• $\begingroup$ I'm not sure how you got that last step, why if $f(V)$ the complement of $f(V^c\cap A)$? $\endgroup$ – BCho Nov 11 '15 at 6:05
  • $\begingroup$ Because $V \cap (V^c \cap A) = \varnothing$, so $f(V) \cap f(V^c \cap A) = \varnothing$, by the injectivity of $f$. The fact that $f(V) \cup f(V^c \cap A) = B$ is obvious by surjectivity. $\endgroup$ – Zhanxiong Nov 11 '15 at 6:08
  • $\begingroup$ @Solitary: mind that the OP claimed he is not aware of the theorem stating continuous maps compact to compact math.stackexchange.com/questions/1523622/… $\endgroup$ – Willie Wong Nov 11 '15 at 6:10
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    $\begingroup$ @AnthonyPeter: I suspect the real reason is that there is a higher chance "random math student" remember the open set version than the closed set version, especially if he/she has taken a standard course in point set topology. But a facetious answer could be sometimes it just makes more sense to use open sets $\endgroup$ – Willie Wong Nov 11 '15 at 13:55

What you have:

  • $f$ is bijective $A\to B$
  • $\forall x\in A ~\forall \epsilon > 0 ~\exists \delta > 0 ~\forall x' \in A (|x - x'| < \delta \implies |f(x) - f(x') | < \epsilon)$.

What you want:

  • $\forall x \in A~ \forall \epsilon > 0 ~\exists \delta > 0 ~\forall x' \in A (|f(x) - f(x')| < \delta \implies |x - x'| < \epsilon)$.

Proof by contradiction (sketch): assume for contradiction

$$ \exists x\in A ~ \exists \epsilon > 0 ~\forall \delta > 0 ~\exists x' \in A ~(|f(x) - f(x')| < \delta ~\wedge ~ |x - x'| \geq \epsilon )$$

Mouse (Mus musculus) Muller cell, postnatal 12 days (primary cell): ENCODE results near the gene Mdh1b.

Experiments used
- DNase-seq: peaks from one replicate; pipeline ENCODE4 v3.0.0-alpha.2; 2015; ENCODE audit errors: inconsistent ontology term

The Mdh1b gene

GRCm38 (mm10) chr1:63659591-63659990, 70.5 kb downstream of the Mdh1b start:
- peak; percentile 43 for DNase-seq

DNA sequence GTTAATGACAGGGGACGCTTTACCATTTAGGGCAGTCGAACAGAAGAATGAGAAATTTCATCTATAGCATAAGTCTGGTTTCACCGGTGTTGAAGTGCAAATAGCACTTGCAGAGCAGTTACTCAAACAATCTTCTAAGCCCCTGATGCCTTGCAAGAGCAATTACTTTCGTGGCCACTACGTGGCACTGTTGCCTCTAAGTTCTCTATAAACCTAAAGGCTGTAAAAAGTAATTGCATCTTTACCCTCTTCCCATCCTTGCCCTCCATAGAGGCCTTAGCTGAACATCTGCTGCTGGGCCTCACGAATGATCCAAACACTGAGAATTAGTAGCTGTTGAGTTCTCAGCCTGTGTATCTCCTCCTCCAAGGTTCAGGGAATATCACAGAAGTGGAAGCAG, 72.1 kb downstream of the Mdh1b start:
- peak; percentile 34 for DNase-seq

Then letting $\delta_k = \frac{1}{k}$ we can find a sequence $\{x_k\}$ such that $|f(x) - f(x_k)| < 1/k$ while $|x - x_k| \geq \epsilon$.

By the Heine-Borel we have that $A$ is bounded. By Bolzano-Weierstrass we have that $\{x_k\}$ has a converging subsequence which we call $\{y_k\}$. Since $A$ is closed the limit, which we call $y$, is in $A$.

Since $f$ is continuous and $y_k \to y$ you have $f(y_k) \to f(y)$. On the other hand since by assumption $f(x_k) \to f(x)$, the subsequence $f(y_k)$ must also converge to $f(x)$. This implies $f(x) = f(y)$. But we know that $|y - x| \geq \epsilon$ by triangle inequality and so $y \neq x$. This contradicts injectivity.

I am assuming since you already have Heine-Borel you also have Bolzano-Weierstrass.

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  • $\begingroup$ Why does $|y-x|\geq \varepsilon$? $\endgroup$ – BCho Nov 11 '15 at 5:45
  • $\begingroup$ $|y-x| - |y - x'| \geq |x - x'|$ by triangle inequality. Sub in $y_k$ for $x'$ and note $y - y_k \to 0$. $\endgroup$ – Willie Wong Nov 11 '15 at 5:47
  • $\begingroup$ Can you sub in a sequence for an element? $\endgroup$ – BCho Nov 11 '15 at 6:03
  • $\begingroup$ doesn't $|x-x'|$ also go to 0? $\endgroup$ – BCho Nov 11 '15 at 6:26
  • $\begingroup$ Of course not. $\forall k$ we have $|x - x_k| \geq \epsilon$ by assumption. $\endgroup$ – Willie Wong Nov 11 '15 at 13:52